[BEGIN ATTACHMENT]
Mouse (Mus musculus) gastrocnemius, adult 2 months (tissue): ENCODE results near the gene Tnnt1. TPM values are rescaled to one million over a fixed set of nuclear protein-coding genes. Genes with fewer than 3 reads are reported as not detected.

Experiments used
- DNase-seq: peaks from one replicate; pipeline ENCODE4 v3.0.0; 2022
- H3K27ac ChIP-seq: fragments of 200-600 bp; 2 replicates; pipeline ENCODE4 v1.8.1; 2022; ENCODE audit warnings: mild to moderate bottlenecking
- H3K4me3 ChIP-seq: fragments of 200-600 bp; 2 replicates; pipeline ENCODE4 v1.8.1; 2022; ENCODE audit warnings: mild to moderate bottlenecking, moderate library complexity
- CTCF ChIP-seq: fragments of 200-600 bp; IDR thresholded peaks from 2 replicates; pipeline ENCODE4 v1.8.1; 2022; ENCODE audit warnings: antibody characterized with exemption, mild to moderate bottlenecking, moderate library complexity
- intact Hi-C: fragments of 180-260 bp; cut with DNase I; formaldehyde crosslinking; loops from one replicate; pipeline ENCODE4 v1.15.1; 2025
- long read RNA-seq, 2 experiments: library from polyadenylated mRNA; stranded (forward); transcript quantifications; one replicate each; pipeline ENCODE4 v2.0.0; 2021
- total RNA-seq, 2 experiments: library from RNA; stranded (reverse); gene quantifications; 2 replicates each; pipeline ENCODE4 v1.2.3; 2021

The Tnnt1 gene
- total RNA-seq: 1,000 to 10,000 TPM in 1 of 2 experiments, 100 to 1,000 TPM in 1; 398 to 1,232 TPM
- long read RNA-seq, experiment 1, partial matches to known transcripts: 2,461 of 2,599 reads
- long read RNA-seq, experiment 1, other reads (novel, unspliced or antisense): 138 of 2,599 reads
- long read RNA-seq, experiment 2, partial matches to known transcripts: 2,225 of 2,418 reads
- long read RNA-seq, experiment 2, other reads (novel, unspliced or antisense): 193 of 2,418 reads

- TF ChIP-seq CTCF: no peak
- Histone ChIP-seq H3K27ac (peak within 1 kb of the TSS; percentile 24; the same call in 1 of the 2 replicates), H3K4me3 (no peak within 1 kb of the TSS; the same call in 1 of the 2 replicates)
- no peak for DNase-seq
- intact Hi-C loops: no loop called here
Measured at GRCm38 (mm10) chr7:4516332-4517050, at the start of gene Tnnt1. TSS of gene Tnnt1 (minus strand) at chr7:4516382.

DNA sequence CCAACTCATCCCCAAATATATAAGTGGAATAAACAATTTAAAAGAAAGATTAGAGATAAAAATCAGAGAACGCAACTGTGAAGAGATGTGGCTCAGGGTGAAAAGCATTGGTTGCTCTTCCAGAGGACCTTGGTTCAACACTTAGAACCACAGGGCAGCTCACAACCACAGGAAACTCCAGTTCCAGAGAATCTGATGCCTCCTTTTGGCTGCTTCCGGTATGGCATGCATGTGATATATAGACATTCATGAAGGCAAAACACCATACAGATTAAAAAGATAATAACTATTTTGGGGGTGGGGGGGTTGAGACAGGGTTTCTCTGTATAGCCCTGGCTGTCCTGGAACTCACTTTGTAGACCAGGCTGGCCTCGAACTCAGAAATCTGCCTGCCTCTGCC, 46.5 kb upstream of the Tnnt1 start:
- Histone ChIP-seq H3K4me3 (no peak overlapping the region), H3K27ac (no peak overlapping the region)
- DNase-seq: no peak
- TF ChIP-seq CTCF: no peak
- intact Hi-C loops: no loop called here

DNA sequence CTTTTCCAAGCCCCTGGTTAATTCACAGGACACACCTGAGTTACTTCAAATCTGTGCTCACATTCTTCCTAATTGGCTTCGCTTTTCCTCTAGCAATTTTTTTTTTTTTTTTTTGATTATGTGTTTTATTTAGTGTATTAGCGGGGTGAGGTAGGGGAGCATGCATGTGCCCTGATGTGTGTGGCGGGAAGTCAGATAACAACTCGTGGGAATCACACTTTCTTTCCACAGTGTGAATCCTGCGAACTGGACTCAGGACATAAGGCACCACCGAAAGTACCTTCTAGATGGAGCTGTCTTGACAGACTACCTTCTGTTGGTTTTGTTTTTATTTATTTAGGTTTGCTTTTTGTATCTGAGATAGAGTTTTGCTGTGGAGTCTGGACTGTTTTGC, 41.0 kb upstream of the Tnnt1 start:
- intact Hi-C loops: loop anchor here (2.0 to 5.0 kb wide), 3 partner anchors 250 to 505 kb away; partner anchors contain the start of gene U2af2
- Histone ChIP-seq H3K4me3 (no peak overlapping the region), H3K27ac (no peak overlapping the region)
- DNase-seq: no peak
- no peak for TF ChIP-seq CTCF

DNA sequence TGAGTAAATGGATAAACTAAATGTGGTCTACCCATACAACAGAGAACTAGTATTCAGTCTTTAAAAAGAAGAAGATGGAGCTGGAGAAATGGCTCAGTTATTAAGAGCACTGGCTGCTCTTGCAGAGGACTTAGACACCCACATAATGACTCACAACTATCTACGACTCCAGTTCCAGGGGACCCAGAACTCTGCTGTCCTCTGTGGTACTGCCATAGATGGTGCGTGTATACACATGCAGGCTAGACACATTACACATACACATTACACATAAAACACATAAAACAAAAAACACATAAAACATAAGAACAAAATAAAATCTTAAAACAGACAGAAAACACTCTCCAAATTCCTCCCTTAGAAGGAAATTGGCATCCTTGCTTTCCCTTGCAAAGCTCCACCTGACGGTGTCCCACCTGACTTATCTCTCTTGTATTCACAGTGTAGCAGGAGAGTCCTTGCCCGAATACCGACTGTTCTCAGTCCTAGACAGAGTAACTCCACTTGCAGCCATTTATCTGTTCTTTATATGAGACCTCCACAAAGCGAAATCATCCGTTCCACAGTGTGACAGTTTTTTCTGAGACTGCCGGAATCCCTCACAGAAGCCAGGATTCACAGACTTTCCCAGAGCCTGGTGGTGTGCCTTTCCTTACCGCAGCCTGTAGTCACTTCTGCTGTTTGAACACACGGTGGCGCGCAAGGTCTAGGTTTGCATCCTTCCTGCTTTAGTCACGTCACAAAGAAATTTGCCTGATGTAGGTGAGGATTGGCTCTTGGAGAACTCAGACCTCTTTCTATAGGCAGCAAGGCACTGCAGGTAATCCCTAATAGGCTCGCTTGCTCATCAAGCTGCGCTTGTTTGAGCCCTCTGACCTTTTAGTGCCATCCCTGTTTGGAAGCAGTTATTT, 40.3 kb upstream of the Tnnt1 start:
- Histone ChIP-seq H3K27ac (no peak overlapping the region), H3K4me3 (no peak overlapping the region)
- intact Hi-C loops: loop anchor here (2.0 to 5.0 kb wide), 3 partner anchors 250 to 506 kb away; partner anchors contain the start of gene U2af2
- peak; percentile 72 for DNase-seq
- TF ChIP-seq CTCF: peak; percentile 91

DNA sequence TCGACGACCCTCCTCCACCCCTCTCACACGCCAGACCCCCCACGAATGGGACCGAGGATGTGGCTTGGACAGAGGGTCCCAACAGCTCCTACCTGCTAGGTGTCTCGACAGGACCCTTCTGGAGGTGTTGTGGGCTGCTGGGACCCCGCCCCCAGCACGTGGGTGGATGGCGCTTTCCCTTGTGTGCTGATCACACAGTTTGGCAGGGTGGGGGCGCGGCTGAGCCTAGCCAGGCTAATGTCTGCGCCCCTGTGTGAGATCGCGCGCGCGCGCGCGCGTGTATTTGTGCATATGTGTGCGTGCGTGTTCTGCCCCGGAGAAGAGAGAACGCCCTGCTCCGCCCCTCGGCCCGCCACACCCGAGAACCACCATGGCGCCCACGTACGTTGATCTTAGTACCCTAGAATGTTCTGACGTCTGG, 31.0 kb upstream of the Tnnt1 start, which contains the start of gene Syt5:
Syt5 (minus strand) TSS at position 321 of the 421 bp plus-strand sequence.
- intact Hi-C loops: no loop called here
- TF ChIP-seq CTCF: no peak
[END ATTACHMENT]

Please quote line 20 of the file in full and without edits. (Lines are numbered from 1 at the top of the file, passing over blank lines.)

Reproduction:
Measured at GRCm38 (mm10) chr7:4516332-4517050, at the start of gene Tnnt1. TSS of gene Tnnt1 (minus strand) at chr7:4516382.